There’s a certain inevitability about Prime Minister Tony Abbott and Canadian Prime Minister Stephen Harper standing shoulder-to-shoulder in an effort to stymie international action on climate change. That’s not just because they’re middle-aged white conservatives, which is defining demography of climate denialism — if CO2 caused baldness and erectile dysfunction climate change would have been addressed decades ago — but because they lead two of the world’s most carbon-intensive major economies, both of which are reliant on resources exports.

It’s also a partial renewal of climate denialist triumvirate of the 2000s, a Coalition of the Unwilling in which Australian prime minister John Howard, US president George W. Bush and Harper as the new conservative kid on the block, fought hard to undermine binding global action on climate change and the Kyoto Accord. Harper is now the senior partner, with Abbott the new deputy denier. For a side of politics that insists nothing Australia does can have an impact on global warming, Coalition governments are always awfully busy trying to stop international action.

Tragically, however, George W. Bush has been replaced by a Democrat, and one who has belatedly decided to route around the Republican Party’s denialism and use his executive powers to impose an emissions reduction target on power plants. The Obama administration has also made it clear for some months that it wanted this year’s G20 meeting to take climate change seriously, a potential humiliation for Australia given the Abbott government’s stance. Australia’s response to the US push so far seems to have been derived from Basil Fawlty’s “don’t mention the war” approach.

“For Harper, Abbott and the fossil fuel interests that support them, preventing climate change is at best a kind of luxury good beyond our budget.”

The problem for Abbott is not merely his apparently genetic disposition to dismiss climate change, nor his party’s strong financial links with fossil fuel industries and businesses opposed to regulation of any sort. It’s an inability to understand the linkages that mean climate change pervades the biggest issues facing Australia and isn’t some separate matter, like saving koalas, that can be dumped into a box and ignored. The global insurance and reinsurance industries are already dealing with a huge increase in insured losses due to extreme weather events since 1980. Unlike Canada, Australia’s geography and climate means it will be hard hit by climate change in coming decades — while trying to cope with an aging population at the same time — driving up prices, depressing economic and jobs growth, increasing pressure on infrastructure. For the sake of its future economy, Australia desperately needs global action to bring global warming under control. For the Abbott government, however, future generations are only thought about when they provide a reason to cut spending, not address a far bigger economic threat than government debt.

Climate change is also a national security issue. If other older conservative males can’t cope with the idea of climate change, America’s military brass have no difficulty. The Pentagon’s Quadrennial Defense Review of March this year warned that climate change would increase the cost of future operations and increase the threat faced by the US:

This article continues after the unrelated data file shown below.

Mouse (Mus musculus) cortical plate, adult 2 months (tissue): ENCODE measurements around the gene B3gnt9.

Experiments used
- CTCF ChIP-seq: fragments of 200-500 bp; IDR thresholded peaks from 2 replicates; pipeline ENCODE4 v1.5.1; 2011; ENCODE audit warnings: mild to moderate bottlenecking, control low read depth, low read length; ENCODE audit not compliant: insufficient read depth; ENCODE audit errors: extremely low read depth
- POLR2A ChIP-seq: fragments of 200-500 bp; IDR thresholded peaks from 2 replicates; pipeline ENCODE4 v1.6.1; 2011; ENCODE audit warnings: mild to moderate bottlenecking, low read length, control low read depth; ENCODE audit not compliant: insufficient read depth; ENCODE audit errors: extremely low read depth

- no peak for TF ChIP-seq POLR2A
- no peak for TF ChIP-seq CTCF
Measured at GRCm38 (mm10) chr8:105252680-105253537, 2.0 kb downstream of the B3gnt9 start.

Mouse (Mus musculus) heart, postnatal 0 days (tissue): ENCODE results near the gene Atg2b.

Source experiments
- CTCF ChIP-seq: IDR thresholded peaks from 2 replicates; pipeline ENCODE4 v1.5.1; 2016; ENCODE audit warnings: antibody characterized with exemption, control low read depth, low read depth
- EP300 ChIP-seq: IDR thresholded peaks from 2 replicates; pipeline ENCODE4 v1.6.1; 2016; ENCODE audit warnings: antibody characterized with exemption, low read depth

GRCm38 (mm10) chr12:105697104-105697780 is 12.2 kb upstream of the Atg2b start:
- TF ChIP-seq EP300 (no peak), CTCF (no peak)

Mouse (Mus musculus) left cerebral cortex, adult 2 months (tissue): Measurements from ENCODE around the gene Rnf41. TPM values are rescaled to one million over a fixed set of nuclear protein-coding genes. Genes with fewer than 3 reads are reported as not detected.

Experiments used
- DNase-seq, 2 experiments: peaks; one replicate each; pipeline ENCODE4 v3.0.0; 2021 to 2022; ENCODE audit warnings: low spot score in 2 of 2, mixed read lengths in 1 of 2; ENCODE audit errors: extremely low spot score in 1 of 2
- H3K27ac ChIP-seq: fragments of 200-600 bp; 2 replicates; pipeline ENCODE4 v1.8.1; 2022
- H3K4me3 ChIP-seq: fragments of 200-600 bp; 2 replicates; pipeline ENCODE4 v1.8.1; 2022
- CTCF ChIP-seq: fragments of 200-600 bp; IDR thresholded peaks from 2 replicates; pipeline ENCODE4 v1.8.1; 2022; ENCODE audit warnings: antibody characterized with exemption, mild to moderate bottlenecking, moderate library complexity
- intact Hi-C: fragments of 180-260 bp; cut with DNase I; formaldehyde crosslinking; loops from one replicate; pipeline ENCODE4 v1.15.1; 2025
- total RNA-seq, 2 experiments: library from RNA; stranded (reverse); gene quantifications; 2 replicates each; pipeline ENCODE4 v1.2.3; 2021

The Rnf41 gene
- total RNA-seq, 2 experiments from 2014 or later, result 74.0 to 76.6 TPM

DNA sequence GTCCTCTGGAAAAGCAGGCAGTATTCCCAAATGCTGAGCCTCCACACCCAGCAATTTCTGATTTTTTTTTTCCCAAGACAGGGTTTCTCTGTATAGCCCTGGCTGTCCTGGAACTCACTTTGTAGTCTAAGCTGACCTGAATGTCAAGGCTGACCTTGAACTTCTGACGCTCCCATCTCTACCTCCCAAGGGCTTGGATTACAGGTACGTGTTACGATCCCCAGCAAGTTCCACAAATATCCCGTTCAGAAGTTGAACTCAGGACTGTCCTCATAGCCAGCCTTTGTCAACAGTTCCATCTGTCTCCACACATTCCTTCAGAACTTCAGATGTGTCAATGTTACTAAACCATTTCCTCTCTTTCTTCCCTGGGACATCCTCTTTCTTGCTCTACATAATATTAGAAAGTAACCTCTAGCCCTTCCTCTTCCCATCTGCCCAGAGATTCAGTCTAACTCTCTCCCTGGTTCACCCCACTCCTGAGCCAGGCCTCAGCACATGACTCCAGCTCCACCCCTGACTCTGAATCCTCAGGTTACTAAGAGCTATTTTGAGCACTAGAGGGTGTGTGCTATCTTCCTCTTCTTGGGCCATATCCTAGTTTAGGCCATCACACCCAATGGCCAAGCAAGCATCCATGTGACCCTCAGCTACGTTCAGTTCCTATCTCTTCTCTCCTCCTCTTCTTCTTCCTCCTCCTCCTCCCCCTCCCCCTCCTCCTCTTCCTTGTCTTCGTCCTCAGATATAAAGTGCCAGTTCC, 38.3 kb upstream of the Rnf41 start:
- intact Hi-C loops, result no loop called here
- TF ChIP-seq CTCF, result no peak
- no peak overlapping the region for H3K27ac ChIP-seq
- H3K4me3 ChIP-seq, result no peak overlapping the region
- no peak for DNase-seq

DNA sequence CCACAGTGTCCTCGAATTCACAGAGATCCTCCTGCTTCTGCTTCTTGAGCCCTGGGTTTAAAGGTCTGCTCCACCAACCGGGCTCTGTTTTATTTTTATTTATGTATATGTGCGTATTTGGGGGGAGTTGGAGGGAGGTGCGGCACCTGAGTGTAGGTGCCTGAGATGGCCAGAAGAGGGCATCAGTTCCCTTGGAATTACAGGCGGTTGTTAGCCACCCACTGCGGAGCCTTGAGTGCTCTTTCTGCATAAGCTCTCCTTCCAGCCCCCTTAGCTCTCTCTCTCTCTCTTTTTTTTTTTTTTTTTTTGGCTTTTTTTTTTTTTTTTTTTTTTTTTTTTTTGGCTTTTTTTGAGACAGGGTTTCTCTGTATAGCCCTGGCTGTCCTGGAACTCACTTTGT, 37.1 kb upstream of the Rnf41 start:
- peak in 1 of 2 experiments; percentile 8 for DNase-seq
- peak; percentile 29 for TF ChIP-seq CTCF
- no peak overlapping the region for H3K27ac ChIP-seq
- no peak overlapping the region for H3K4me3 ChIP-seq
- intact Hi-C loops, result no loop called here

“Climate change poses another significant challenge for the United States and the world at large. As greenhouse gas emissions increase, sea levels are rising, average global temperatures are increasing, and severe weather patterns are accelerating. These changes, coupled with other global dynamics, including growing, urbanizing , more affluent populations, and substantial economic growth in India, China, Brazil, and other nations, will devastate homes, land and infrastructure. Climate change may exacerbate water scarcity and lead to sharp increases in food costs. The pressures caused by climate change will influence resource competition while placing additional burdens on economies, societies, and governance institutions around the world. These effects are threat multipliers that will aggravate stressors abroad such as poverty, environmental degradation, political instability, and social tensions — conditions that can enable terrorist activity and other forms of violence.”

Australia has its own version of exactly the same problem, as climate change begins to affect the small island states of the South Pacific — initially economically and then, eventually, so severely that whole states will have to be abandoned — and there’s nowhere else for their citizens to come but Australia and New Zealand.

One of the great successes of opponents of first, environmental action and now, climate action, has been to frame action to protect the environment as incompatible with economic growth — that environmental protection is a kind of luxury good only available at times of great prosperity. As the economic and national security implications of climate change are increasingly demonstrating, that framing is not merely a political device used by business interests, but it’s one that blinkers those who use it.

For Harper, Abbott and the fossil fuel interests that support them, preventing climate change is at best a kind of luxury good beyond our budget. But other leaders have begun realising that it is deeply connected to the biggest challenges they face.